2) It is somewhat important to clerk in a district/circuit that your biglaw firm *potentially* litigates in. That's not the same as the district/circuit where you will primarily practice. For instance, even if you are going to start at a biglaw firm in LA, a clerkship in the Second Circuit would still be beneficial, because your firm probably has cases there. But even if you clerk in the middle of nowhere, a clerkship is still somewhat beneficial because you still presumably got good training in that clerkship.
3) You really want to clerk within the first 3 years out of law school. After that, leaving to clerk becomes far too disruptive, and it will be hard for you to go back to a firm. (Clerking right out of law school is ideal, but its becoming more and more common for people to go to biglaw for a year or two prior to clerking).

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Re: Biglaw and Clerking Questions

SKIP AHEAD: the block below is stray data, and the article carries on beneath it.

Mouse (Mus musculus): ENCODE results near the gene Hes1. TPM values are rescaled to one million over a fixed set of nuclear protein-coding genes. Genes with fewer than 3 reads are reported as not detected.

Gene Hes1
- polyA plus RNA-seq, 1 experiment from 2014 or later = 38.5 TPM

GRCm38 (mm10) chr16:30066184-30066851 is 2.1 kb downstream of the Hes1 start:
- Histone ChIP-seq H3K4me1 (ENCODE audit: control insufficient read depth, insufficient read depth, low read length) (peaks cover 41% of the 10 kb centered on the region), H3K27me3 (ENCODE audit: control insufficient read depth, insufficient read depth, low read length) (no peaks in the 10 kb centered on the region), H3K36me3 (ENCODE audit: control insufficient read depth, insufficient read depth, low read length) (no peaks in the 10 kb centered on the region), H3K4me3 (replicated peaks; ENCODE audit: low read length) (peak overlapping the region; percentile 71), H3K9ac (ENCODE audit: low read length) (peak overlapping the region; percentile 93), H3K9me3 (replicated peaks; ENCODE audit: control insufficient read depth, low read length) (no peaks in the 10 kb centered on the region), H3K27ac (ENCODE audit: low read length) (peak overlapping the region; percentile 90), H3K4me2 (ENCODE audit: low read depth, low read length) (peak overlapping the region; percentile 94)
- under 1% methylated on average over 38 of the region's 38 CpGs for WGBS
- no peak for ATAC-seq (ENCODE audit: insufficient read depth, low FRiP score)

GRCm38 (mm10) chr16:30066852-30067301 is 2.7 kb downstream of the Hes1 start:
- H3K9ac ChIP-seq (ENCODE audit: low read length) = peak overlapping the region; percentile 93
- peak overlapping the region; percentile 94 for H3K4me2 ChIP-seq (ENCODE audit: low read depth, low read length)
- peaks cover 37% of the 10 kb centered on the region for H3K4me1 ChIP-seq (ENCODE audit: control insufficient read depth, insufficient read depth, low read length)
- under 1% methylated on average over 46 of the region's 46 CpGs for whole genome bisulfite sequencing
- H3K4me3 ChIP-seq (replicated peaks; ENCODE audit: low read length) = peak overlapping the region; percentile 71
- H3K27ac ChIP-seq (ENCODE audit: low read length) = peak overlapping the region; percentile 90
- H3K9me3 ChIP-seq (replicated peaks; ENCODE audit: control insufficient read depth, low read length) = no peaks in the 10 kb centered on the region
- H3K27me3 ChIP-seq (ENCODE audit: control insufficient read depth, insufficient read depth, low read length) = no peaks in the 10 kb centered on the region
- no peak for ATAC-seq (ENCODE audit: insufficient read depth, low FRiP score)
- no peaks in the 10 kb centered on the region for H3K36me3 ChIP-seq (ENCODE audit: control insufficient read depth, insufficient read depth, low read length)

Postby Anonymous User » Thu Oct 18, 2018 2:44 pm

Barrred wrote:
Anonymous User wrote:I'm a 3L with a biglaw gig lined up. I am now thinking that it would be wise to pursue a clerkship (I want to be a litigator). However, I am not sure about what is the best way to set this up to maximize the benefits. Couple of questions:

1) Is a federal clerkship really going to make a big difference in my progression as a biglaw associate in a litigation department?

2) Is it important to clerk in the city which I'll be practicing in or can I pursue it elsewhere?

3) Most important, should I try to get a clerkship right out of school (might be a little to late now, but I can still try), and if not, what is the best time-frame (1 yr vs 2 yrs after starting)?

1) You will get different answers on this question. Anecdotally, I feel that I was given more responsibility earlier in my career (especially writing responsibility) because I clerked. I also think I got more initial attention from the big-shot partners at my firm because I was a former clerk. YMMV.